After Germany unconditionally surrendered in 1945, preparations began to bring those involved in the Holocaust and other war-time atrocities to justice. Many leading Nazi officials were brought before the International Military Tribunal in Nuremburg, Germany. The trials formally began on November 20, 1945. Defining crimes against humanity as “murder, extermination, enslavement, deportation…or persecutions on political, racial, or religious grounds,” the tribunal tried 24 defendants with crimes against humanity, war crimes, and crimes against peace, as well as conspiracy charges in order to make sure the laws used to further the Nazi agenda were not overlooked. However, not all the defendants appeared in court. One, Gustav Krupp, a German industrialist, was in failing health at the time of the proceedings and was excluded. Martin Bormann, a Nazi party secretary, was tried and convicted in absentia and Robert Lay committed suicide before the trial even began, leaving 21 defendants to be present during the trials. Several key party leaders, including Adolf Hitler, committed suicide before the war’s end and were not tried posthumously for fear of giving clout to conspiracy theorists.
Great Britain, the United States, the Soviet Union, and France all supplied a judge and prosecution team to the tribunal; each defendant was allowed his own legal team. The trials were translated into Russian, German, English, and French so each country, and spectators, could have a clear understanding of the proceedings. Many of the cases, including those argued by American chief prosecutor Robert Jackson, based their evidence on written records documented by the defendants, making it easier to show that the trial would not be relying on biased testimony. The documents from those trials are the best written record of the plan for “a Final Solution” and the amount of human life lost.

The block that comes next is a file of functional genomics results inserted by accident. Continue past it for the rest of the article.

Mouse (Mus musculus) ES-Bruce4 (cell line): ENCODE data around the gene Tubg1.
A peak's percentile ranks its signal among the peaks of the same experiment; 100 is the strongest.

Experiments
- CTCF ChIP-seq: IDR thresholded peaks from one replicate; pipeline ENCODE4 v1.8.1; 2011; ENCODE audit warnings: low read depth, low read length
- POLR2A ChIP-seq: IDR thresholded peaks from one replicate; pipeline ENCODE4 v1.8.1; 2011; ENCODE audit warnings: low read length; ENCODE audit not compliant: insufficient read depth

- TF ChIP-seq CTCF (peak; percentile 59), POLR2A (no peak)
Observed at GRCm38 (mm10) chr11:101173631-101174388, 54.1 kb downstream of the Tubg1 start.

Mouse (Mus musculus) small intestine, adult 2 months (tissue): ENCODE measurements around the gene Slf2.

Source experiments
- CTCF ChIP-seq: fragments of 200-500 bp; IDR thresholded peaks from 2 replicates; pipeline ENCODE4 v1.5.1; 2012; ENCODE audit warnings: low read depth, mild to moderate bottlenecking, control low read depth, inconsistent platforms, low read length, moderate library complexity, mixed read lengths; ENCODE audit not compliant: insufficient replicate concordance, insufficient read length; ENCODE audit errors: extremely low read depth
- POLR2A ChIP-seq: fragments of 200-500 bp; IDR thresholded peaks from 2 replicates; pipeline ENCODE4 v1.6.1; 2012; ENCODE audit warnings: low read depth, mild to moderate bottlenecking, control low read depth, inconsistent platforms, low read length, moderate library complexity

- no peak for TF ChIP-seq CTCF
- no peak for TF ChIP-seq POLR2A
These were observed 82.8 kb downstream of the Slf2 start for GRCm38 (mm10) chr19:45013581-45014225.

The verdicts were delivered on October 1, 1946, with three out of the four judges needed for a conviction. Twelve defendants were sentenced to death by hanging, Hermann Goering being the only one to escape this fate, by taking his own life the night before his execution. Three other defendants were sentenced to life in prison; four more were sentenced to prison terms between 10 to 20 years. The final three were acquitted of their charges.
The Nuremburg trials were only the beginning of the world’s search for justice after the end of World War II. Most of the subsequent trials were of those in lower positions of the party and military, many of whom claimed no responsibility, saying they were just following orders. “It is not the task of a soldier to be the judge of his Commander in Chief. May history or the Almighty do that” said one officer who was later sentenced to death. Since the original Nuremburg trials many others have been tried for their part in the atrocities, but many others have never been found and have escaped their punishment.
Following the disbanding of the International Military tribunal, an International Criminal Court (ICC) was created to deal with future atrocities.